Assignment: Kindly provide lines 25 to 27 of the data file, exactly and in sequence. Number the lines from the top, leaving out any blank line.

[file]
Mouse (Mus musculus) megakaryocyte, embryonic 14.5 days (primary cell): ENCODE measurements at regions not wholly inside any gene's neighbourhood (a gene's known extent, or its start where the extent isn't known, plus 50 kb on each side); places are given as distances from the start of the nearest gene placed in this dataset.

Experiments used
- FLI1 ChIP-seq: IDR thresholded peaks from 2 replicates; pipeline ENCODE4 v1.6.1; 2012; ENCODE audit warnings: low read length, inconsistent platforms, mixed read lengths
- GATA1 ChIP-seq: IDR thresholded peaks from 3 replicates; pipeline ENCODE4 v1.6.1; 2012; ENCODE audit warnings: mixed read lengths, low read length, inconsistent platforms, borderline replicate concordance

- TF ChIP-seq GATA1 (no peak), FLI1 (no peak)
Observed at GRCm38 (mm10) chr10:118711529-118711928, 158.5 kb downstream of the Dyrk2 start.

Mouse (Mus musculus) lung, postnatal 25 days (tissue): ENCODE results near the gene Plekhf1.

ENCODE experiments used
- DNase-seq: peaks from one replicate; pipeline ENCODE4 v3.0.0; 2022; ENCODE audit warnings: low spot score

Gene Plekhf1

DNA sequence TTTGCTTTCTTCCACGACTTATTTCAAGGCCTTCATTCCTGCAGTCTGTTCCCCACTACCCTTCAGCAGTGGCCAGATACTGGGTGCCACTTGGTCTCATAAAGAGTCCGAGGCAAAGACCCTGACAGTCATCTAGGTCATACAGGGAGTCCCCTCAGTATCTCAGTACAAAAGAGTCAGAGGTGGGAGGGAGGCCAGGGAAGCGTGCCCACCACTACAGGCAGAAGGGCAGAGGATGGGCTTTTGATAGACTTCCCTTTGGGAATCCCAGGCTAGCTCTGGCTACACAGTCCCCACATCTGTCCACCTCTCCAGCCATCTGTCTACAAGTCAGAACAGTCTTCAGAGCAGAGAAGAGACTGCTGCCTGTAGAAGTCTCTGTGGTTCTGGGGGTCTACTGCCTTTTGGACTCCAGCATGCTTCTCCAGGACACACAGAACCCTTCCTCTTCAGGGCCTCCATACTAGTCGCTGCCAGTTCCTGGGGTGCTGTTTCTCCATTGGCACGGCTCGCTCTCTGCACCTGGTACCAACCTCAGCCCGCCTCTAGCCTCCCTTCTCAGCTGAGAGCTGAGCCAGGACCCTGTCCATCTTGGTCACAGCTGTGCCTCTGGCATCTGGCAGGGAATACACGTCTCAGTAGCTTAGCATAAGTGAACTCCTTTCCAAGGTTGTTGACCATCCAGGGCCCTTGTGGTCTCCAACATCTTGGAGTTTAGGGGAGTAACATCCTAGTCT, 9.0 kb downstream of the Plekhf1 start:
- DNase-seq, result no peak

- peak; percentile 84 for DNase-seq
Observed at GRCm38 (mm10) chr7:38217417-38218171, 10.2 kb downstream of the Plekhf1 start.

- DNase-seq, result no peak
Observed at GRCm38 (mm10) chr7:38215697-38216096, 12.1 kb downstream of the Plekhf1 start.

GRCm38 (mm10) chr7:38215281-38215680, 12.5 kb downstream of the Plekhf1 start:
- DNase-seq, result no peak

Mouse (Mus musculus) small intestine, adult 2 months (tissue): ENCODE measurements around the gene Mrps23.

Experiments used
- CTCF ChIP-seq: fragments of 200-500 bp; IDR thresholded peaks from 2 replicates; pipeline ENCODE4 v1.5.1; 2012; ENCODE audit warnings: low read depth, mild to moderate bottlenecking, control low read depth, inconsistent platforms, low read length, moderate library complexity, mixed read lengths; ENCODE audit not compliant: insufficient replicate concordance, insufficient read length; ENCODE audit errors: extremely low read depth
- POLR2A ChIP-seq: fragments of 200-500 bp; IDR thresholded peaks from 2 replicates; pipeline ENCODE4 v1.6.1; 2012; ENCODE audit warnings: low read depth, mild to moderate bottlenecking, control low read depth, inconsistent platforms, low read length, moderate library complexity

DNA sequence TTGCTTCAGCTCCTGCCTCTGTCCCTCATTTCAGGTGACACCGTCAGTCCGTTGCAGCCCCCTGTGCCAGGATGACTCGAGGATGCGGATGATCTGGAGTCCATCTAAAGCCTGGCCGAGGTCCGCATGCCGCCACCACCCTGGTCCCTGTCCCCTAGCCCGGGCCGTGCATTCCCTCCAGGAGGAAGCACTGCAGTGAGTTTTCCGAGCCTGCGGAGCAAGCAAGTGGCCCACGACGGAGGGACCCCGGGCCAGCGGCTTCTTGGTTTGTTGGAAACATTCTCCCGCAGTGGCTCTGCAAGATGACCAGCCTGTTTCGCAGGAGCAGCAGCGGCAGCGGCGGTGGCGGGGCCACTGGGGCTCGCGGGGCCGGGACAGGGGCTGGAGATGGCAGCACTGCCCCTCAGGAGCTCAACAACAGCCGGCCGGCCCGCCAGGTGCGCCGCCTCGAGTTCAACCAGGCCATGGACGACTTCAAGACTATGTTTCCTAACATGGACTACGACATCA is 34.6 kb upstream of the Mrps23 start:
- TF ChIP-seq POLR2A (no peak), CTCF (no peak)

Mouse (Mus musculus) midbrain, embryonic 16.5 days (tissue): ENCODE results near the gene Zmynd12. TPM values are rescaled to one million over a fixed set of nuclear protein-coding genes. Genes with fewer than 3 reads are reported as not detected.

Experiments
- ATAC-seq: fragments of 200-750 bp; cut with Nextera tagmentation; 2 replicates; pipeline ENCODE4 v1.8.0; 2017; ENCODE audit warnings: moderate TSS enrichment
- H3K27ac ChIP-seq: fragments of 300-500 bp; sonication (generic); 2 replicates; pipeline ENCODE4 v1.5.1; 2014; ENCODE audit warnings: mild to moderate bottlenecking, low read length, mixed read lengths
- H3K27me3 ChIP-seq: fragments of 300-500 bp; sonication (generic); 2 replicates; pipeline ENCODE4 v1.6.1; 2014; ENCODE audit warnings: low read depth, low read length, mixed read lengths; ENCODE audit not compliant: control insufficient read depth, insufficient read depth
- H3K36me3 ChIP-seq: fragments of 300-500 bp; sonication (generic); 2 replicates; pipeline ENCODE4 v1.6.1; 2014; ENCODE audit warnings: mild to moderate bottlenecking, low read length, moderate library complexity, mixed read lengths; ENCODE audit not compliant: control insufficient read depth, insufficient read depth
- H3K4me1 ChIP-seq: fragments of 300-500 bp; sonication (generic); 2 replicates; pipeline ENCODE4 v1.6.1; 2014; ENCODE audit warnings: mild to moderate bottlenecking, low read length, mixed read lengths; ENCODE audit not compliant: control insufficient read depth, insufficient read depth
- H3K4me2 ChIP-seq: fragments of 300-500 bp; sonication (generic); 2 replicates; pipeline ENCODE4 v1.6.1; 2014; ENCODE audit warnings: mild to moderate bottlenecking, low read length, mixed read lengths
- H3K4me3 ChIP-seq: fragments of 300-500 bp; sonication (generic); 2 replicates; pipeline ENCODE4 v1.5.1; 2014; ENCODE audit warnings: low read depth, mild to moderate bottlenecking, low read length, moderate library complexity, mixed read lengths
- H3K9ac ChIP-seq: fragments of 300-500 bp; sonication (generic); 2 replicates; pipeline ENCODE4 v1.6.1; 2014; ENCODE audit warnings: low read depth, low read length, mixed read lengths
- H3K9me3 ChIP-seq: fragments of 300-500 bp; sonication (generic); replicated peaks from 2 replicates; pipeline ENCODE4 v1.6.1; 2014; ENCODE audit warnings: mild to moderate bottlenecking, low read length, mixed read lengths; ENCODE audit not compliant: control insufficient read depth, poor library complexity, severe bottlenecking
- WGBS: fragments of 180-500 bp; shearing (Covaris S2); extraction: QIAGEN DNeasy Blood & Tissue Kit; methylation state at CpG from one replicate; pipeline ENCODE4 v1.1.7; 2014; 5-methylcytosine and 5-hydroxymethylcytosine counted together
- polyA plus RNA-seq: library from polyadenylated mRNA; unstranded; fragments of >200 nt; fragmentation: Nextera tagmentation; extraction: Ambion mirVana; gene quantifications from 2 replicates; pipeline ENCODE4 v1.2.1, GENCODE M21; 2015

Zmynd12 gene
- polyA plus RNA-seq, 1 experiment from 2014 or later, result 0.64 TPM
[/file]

Mouse (Mus musculus) midbrain, embryonic 16.5 days (tissue): ENCODE results near the gene Zmynd12. TPM values are rescaled to one million over a fixed set of nuclear protein-coding genes. Genes with fewer than 3 reads are reported as not detected.

Experiments
- ATAC-seq: fragments of 200-750 bp; cut with Nextera tagmentation; 2 replicates; pipeline ENCODE4 v1.8.0; 2017; ENCODE audit warnings: moderate TSS enrichment